Scotland, like the rest of the UK, faces a crisis in youth mental health.
Studies and reports detailing the mental health issues faced by children and adolescents are regularly making the news headlines. The existing NHS-provided child and adolescent mental health services (CAMHS) are under severe pressure which has led to extensive waiting times.
A consultation on youth mental health services in Scotland
The recent announcement of a consultation on youth mental health services by the Scottish Government and the Scottish Association for Mental Health (SAMH) represents a cause for optimism.
Young people and their families/carers will be consulted on what does and does not work. With the intention to use this feedback to restructure the current system.
Radical overhaul is needed
This project represents an important step forward. For too long the status quo in youth mental health has been deemed fit for purpose.
Similarly, the views of the young people using those services have been underrepresented.
With some 17,500 young people referred to CAMHS in the past three years not receiving any support, it is clear a radical overhaul is needed.
What about the young people still waiting for support?
Undoubtedly the insight from the consultation will be invaluable in reshaping youth mental health provision in Scotland. However important and valuable those conclusions may be, they will be small comfort to the thousands of young people currently struggling unsupported with mental health problems.
Particularly when we consider that a number of potential sources of additional support exist right now to tackle these challenges.
Too many young people, not enough appointments
Demand for CAMHS services outstrips the available resources in most of Scotland’s NHS board areas. This leaves many young people to wait anywhere between 18 and 50 weeks for an appointment with a specialist.
The tragedy of this scenario is that third sector organisations like The Spark could support NHS services.
Providing more youth mental health services to meet demand
With professional Children and Young People Counsellors employed by third sector organisations, issues like anxiety and depression could be supported out with CAMHS.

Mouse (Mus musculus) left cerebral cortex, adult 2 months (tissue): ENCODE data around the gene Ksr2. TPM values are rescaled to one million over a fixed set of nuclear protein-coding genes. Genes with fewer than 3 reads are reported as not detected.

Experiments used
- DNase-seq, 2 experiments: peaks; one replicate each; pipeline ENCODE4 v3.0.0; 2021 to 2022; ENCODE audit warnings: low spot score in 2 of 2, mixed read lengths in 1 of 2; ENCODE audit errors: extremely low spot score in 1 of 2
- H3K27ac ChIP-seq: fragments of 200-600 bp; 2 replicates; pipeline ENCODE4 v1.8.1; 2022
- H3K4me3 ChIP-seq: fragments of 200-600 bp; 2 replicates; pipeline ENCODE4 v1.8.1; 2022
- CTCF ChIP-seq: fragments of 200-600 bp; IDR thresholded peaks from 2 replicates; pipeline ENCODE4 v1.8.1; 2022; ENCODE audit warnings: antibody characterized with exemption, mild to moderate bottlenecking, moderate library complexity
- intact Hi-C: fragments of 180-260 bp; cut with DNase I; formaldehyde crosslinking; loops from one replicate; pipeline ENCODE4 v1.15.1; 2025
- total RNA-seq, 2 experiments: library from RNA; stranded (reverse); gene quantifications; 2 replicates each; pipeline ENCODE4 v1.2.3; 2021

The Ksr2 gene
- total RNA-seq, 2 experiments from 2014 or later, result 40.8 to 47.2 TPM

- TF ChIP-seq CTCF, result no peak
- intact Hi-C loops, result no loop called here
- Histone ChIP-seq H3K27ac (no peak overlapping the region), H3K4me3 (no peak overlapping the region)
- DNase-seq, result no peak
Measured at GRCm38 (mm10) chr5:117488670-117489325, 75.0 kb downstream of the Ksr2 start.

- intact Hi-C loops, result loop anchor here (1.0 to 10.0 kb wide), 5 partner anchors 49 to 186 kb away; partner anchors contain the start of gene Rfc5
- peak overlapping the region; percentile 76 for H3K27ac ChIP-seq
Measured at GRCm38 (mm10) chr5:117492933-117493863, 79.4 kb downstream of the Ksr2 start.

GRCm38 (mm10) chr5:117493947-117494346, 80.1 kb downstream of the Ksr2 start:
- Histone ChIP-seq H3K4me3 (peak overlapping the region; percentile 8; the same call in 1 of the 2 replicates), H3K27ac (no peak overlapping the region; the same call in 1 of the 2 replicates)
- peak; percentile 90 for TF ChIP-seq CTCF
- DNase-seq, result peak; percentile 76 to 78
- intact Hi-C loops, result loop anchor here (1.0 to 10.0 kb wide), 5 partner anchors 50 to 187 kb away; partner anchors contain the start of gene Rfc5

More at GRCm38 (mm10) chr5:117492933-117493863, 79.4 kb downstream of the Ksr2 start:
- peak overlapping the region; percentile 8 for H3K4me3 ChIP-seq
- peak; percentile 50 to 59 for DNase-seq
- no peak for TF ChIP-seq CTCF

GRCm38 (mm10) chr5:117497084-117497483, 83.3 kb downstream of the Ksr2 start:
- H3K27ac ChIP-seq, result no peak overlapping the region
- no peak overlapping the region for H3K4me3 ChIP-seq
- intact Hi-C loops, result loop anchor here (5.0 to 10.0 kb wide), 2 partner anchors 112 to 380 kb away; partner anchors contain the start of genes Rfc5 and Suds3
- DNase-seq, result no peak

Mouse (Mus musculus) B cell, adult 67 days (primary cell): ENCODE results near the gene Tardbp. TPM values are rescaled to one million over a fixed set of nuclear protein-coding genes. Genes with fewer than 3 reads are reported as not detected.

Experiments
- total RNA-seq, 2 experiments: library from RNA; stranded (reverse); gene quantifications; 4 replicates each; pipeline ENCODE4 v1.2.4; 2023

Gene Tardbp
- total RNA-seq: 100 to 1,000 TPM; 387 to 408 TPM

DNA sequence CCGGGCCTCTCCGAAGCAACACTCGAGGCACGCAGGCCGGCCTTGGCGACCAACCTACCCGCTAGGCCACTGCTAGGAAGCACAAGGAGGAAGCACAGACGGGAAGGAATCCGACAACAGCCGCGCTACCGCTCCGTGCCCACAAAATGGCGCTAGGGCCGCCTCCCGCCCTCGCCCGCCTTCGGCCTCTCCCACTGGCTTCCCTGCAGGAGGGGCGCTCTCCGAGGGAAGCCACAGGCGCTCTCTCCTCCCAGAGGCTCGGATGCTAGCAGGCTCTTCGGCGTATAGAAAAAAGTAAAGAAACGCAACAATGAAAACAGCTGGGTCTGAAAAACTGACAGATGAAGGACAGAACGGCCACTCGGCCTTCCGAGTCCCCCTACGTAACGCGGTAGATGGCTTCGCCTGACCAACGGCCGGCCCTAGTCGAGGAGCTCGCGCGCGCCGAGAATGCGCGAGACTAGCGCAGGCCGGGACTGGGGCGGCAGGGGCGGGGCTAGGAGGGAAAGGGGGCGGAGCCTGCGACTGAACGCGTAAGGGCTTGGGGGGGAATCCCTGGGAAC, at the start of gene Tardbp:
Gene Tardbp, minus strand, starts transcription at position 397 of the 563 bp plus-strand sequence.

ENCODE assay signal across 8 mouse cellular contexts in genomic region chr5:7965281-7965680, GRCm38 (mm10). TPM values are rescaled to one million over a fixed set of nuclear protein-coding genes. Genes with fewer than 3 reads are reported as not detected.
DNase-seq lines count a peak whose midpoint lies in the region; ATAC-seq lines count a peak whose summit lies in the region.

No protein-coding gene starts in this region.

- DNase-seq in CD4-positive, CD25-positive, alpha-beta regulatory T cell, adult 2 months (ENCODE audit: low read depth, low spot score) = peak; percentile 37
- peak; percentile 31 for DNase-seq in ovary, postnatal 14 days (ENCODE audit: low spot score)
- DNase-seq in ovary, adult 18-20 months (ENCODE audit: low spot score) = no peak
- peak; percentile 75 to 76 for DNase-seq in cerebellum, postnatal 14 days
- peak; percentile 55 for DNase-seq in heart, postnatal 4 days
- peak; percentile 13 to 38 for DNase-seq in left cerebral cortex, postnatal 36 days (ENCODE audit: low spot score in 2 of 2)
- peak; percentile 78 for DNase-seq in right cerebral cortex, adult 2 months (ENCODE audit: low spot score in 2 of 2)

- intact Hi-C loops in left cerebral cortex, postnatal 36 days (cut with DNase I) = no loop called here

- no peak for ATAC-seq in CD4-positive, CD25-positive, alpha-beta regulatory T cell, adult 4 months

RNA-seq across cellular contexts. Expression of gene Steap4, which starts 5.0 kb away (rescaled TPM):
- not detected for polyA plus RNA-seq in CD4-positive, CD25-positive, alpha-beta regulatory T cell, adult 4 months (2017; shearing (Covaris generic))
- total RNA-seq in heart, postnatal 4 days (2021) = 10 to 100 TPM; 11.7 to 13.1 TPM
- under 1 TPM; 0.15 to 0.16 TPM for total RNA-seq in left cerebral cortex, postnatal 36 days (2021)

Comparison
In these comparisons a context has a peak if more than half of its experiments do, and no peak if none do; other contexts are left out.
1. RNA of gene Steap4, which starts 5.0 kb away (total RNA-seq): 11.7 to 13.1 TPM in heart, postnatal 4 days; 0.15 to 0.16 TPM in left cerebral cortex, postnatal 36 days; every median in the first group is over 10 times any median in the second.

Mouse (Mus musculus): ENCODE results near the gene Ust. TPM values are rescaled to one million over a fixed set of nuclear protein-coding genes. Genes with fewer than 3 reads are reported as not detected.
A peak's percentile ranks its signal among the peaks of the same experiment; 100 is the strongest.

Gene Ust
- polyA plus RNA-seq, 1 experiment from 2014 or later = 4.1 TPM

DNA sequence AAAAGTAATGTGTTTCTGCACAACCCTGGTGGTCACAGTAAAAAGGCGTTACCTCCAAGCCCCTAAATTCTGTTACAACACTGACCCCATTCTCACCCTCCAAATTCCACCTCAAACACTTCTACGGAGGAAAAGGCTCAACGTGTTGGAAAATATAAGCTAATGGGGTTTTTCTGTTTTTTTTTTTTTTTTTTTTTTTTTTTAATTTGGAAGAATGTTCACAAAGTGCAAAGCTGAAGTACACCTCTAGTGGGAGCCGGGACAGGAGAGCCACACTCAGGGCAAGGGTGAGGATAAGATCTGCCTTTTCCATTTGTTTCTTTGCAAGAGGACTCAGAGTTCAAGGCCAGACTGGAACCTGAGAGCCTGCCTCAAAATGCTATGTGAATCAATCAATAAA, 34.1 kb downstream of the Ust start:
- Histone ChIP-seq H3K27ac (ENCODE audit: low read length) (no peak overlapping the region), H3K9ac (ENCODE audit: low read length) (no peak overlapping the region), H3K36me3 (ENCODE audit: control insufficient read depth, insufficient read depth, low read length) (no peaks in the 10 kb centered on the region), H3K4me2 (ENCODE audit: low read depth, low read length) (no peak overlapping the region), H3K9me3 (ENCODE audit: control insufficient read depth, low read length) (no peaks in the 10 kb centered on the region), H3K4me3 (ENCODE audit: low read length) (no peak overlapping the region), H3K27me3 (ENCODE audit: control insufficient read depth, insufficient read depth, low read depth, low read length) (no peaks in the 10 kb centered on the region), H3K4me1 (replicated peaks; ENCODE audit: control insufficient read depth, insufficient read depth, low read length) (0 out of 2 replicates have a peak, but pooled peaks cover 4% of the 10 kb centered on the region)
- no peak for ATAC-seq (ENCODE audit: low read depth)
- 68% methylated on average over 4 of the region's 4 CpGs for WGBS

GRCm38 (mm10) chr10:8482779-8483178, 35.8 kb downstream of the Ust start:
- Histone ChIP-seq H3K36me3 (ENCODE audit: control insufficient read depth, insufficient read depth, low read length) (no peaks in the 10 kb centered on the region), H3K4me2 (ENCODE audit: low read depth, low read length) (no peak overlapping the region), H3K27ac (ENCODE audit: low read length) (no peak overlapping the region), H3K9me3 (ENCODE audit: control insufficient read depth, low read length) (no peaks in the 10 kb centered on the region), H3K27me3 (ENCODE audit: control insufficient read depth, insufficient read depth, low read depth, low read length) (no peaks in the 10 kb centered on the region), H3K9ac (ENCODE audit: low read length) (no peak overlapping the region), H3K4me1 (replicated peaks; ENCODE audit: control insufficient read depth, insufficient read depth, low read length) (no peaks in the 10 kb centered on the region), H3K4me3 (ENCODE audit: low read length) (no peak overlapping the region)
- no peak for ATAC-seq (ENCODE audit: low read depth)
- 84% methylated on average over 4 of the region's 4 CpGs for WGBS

By providing much needed additional resources waiting times could be reduced. Over-stretched CAMHS services could then be focused on those young people with the most complex and challenging issues.
An outdated attitude to youth mental health
Young people are referred to CAMHS for assessment and diagnosis of a mental health problem. Support is, therefore, focused on treating young people once a problem is established. This approach is outdated.
Half of all diagnosable mental health problems in children start before the age of 14.
Furthermore 10% of children aged between 5 and 16 have a clinically diagnosable mental health problem.
Adopting an early intervention approach
An early intervention approach offers a more effective solution by working to prevent minor issues escalating. Third sector organisations like The Spark are leading proponents of early intervention approaches for youth mental health.
Firstly, through school-based counselling we are supporting children to deal with life challenges that can escalate into more serious issues. Secondly, we can foster life skills like resilience and emotional regulation amongst children in order to deal with the challenges of growing up.
Furthermore, the Scottish Government’s Mental Health Strategy (2017-2027) sets out a commitment to review counselling services in schools.
Equipping teachers to tackle youth mental health challenges
Pressure on CAMHS services has resulted in additional responsibilities falling to school teachers. Yet Scottish teachers feel underequipped to provide an initial source of mental health support to young people.
A long-term step in the right direction
The commitment to consult with young people in shaping future policy on mental health services is to be applauded.
Here at The Spark we stand ready to support both the Scottish Government and SAMH however we can.
In the interim however we must use the resources at our disposal to help those young people currently suffering mental health problems.